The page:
We all want the young people in our lives to thrive, but there’s no clear consensus about what will best put them on the path to future success. Should every child be taught to code? Attain fluency in Mandarin, Spanish, Hindi and English?
Those are great, but they’re not enough, says educator and teacher trainer Brian Oshiro. If we want our children to have flexible minds that can readily absorb new information and respond to complex problems, he says, we need to develop their critical thinking skills.
In adult life, “we all have to deal with questions that are a lot more complicated than those found on a multiple-choice test,” he says in a TEDxXiguan talk. “We need to give students an opportunity to grapple with questions that don’t necessarily have one correct answer. This is more realistic of the types of situations that they’re likely to face when they get outside the classroom.”
How can we encourage kids to think critically from an early age? Through an activity that every child is already an expert at — asking questions.
Let’s say your child is learning about climate change in school. Their teacher may ask them a question like “What are the main causes of climate change?” Oshiro says there are two problems with this question — it can be answered with a quick web search, and being able to answer it gives people a false sense of security; it makes them feel like they know a topic, but their knowledge is superficial.
At home, prompt your kid to answer questions such as “How exactly does X cause climate change?” and “Why should we worry about it?” To answer, they’ll need to go beyond the bare facts and really think about a subject.
Other great questions: “How will climate change affect where we live?” or “Why should our town in particular worry about climate change?” Localizing questions gives kids, says Oshiro, “an opportunity to connect whatever knowledge they have to something personal in their lives.”
Oshiro says, “They have to provide some sort of evidence and be able to defend their answer against some logical attack.” Answering this question requires kids to reflect on their previous statements and assess where they’re getting their information from.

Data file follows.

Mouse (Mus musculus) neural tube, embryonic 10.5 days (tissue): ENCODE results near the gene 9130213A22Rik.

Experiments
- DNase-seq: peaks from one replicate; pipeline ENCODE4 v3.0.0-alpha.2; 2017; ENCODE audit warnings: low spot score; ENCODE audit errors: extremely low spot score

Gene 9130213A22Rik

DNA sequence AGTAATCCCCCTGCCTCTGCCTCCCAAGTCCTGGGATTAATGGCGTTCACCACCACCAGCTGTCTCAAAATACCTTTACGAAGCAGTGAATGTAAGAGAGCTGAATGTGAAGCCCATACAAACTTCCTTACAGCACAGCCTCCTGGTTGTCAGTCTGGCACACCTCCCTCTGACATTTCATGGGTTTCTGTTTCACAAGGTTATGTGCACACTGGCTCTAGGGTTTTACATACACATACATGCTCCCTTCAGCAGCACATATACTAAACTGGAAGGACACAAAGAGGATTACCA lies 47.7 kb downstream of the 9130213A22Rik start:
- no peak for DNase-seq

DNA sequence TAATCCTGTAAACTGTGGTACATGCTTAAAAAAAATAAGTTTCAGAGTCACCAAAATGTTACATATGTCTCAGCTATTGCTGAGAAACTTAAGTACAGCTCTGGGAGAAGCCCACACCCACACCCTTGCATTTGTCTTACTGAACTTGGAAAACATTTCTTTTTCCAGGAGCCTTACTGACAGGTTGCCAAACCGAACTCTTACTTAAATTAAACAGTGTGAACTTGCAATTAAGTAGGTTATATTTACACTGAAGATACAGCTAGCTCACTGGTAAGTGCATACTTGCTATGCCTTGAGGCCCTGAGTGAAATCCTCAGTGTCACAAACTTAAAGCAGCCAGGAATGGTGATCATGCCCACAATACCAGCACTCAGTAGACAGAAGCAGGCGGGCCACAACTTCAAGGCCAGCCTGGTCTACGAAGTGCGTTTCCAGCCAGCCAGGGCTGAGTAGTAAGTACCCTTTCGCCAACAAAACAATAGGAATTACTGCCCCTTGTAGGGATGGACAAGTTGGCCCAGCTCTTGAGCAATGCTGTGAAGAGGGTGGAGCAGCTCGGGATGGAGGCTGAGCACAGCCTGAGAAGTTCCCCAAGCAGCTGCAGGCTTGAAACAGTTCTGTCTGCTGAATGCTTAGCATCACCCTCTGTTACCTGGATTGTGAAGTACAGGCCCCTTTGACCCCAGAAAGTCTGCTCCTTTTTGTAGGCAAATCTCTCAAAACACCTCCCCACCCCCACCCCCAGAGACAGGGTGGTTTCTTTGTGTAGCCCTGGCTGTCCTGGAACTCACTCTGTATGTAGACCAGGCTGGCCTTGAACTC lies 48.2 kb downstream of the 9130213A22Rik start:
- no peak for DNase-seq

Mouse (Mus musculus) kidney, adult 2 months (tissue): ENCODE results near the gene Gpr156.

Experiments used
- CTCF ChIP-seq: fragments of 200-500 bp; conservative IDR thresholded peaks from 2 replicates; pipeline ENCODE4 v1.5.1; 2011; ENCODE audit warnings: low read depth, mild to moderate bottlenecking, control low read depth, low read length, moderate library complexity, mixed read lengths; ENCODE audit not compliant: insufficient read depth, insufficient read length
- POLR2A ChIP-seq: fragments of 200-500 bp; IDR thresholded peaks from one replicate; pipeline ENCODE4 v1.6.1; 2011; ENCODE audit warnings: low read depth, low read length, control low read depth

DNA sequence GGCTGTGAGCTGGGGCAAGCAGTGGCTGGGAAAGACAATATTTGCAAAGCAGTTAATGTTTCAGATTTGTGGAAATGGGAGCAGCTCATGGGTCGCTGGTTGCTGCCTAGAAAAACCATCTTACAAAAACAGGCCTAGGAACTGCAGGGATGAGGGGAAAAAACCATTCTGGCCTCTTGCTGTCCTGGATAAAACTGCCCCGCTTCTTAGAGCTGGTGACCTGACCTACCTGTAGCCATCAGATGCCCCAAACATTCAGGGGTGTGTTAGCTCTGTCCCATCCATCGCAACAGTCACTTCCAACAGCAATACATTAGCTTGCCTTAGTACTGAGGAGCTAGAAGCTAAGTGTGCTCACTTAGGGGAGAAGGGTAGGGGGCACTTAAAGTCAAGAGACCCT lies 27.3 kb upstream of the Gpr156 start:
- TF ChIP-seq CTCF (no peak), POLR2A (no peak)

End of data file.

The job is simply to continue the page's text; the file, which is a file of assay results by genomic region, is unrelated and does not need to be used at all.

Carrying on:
Ask a question like “How will climate change affect people living in X country or X city?” or “Why should people living in X country or X city worry about it?” Kids will be pushed to think about the priorities and concerns of others, says Oshiro, and to try to understand their perspectives — essential elements of creative problem-solving.
But be sure to focus the question. For example, rather than ask “How can we solve climate change?” — which is too big for anyone to wrap their mind around — ask “How could we address and solve cause X of climate change?” Answering this question will require kids to synthesize their knowledge. Nudge them to come up with a variety of approaches: What scientific solution could address cause X? What’s a financial solution? Political solution?
You can start this project any time on any topic; you don’t have to be an expert on what your kids are studying. This is about teaching them to think for themselves. Your role is to direct their questions, listen and respond. Meanwhile, your kids “have to think about how they’re going to put this into digestible pieces for you to understand it,” says Oshiro. “It’s a great way to consolidate learning.”
Critical thinking isn’t just for the young, of course. He says, “If you’re a lifelong learner, ask yourself these types of questions in order to test your assumptions about what you think you already know.” As he adds, “We can all improve and support critical thinking by asking a few extra questions each day.”
Watch his TEDxXiguan talk now:
Mary Halton is Assistant Ideas Editor at TED, and a science journalist based in the Pacific Northwest.
This post was originally published on TED Ideas. It’s part of the “How to Be a Better Human” series, each of which contains a piece of helpful advice from someone in the TED community; browse through all the posts here.